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Le Monde publishes “Iran Tragedy Continues” by Sattar Beheshti


Le Monde publishes “Iran Tragedy Continues” by Sattar Beheshti

  • Tuesday, November 27, 2012

The Le Monde website published an article written by Iranian blogger Sattar Beheshti recently murdered under torture by the mullahs’ regime.  This article is entitled “Iran Tragedy Continues”.

This is the translation of one of Sattar’s last articles which cost him his life at the age of 35. The mentality of Moussavi and Karrubi is to maintain the system, while the mentality of the people is to change the system.

Sattar writes, “I wrote this article some time ago. However, those who only tolerate their point of view, infiltrated into my website and deleted this article. I say to these elements if you repeat this 100,000 times over and again, for the 100,001th time I will rewrite my beliefs, and I am not afraid of any party, group or individual. The month of Khordad (equivalent to June-July) arrives and the memories after June 12th, 2009, where the people’s votes were stolen in a huge deception. Many people took to the streets demanding their vote and had hopes to change this system.

“In 2009, although the demand was to retake the votes, most of the people expected a change in the system. However, Misters Moussavi and Karrubi were seeking to get their vote under the system’s framework. They only intended to have a vote recount under the framework of the same system, not to change the system. Elements of the system, from conservatives to reformists, all in posts such as judges, interrogators, torturers and others involved in repression, were all seeking to maintain the system. The problem they are facing is their internal feuds for power. None of them have any problems with the system itself, but it is the policies of the system they have problems with. The system that is in power on the blood of the people, will only leave power after bloodshed. Look at the region’s dictators and how each have been overthrown, and now take a look at the Islamic republic’s pupil, Bashar Assad, and how it is learning from its instructor, the Islamic republic. Is there still any hope of changing the system under the same framework?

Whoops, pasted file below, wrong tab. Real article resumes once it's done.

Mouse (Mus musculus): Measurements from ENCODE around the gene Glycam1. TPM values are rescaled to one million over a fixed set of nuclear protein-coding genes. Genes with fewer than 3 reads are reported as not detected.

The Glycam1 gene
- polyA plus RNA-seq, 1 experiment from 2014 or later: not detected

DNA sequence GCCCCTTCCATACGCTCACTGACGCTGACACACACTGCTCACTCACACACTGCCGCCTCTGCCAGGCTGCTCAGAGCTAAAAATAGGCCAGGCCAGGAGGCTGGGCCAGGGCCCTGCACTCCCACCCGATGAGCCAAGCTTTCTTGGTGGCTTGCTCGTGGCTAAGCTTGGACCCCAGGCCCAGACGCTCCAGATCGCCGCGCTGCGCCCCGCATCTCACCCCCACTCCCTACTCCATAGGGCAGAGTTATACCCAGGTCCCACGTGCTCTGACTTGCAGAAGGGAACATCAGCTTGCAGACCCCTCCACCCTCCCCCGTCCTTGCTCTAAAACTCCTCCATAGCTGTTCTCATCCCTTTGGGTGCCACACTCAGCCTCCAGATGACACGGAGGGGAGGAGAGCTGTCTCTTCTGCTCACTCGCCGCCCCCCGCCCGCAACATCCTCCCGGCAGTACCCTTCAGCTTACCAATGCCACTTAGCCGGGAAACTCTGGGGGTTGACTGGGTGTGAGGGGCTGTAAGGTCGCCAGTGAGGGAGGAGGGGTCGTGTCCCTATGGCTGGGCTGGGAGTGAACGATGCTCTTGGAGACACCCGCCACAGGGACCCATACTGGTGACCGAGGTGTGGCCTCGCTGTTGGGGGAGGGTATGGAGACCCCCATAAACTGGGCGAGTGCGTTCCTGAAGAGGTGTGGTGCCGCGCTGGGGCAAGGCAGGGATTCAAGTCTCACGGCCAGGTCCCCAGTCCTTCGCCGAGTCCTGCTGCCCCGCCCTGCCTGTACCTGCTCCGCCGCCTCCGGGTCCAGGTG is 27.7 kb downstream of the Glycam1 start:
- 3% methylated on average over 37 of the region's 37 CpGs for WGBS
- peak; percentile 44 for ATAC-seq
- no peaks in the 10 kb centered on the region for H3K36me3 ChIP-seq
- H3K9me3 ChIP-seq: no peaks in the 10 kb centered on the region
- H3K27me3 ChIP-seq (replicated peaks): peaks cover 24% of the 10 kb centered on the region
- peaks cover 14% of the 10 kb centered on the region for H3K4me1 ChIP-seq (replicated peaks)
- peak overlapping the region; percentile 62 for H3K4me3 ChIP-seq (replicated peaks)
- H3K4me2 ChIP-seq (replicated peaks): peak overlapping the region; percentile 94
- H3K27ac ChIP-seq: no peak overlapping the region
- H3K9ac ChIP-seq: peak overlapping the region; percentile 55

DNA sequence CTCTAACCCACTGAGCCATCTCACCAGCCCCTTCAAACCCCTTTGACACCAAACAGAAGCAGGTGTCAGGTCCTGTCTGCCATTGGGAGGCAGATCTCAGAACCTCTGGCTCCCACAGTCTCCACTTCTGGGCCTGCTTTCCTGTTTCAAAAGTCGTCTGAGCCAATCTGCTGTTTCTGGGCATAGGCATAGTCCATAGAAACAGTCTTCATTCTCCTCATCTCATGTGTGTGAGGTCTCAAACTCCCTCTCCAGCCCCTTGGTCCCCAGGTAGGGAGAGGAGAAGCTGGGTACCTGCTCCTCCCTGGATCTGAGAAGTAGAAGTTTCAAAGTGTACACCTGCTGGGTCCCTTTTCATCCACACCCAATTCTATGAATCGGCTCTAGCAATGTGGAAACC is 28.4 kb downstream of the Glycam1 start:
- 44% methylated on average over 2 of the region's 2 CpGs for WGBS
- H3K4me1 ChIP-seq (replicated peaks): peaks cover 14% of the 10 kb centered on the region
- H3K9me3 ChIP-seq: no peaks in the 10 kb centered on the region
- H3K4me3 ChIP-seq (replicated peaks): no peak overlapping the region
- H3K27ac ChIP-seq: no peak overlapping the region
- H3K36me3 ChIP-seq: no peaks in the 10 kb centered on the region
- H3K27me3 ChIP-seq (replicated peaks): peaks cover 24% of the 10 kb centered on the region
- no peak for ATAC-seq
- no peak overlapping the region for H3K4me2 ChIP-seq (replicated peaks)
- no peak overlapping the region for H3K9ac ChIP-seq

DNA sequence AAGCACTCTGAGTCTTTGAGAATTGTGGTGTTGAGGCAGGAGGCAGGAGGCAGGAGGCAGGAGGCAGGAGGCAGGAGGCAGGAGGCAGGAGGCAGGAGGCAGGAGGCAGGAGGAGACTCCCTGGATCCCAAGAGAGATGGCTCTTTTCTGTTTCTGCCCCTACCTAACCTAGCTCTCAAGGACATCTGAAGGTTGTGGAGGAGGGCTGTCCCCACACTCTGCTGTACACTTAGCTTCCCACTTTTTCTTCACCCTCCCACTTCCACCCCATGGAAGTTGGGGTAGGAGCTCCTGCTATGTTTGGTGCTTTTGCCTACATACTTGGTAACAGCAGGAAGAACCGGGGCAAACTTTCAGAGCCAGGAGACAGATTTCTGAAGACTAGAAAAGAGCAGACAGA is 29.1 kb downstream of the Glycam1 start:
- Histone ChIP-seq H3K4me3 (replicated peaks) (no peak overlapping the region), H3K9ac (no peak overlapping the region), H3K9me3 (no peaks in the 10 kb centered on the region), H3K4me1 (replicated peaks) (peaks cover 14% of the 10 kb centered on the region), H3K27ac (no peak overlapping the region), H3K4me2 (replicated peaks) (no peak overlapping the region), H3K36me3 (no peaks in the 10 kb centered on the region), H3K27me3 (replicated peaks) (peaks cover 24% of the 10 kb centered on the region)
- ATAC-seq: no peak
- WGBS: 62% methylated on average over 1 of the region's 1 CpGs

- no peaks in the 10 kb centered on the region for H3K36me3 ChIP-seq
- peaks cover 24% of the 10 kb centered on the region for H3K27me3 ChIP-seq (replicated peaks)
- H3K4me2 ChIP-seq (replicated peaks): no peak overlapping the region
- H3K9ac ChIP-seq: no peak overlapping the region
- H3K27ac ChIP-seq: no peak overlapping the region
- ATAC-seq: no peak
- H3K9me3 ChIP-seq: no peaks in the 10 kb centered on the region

“I ask my friends to be very careful in choosing their method of struggle. It has been 33 years that we have been on hold with these promises, sinking in the swamp of this corrupt system, just like in 1997 in the name of reform. It’s better for us to pull ourselves out this time and seek the path of freedom. Take a look at the important posts that these individuals held in the past, then see for yourself that after all the blood that has been spilled in these 33 years, are these individuals willing to bring change in the whole system? Finally, if our struggle is to be aimed at changing the system’s policies, it won’t make a difference for this system to be under Khamenei or Moussavi, because the framework and guidelines will be the same. Our goal for freedom must be to bring change in all of the system. Once again, in the end I say long live Iran and Iranians. My life for Iran.”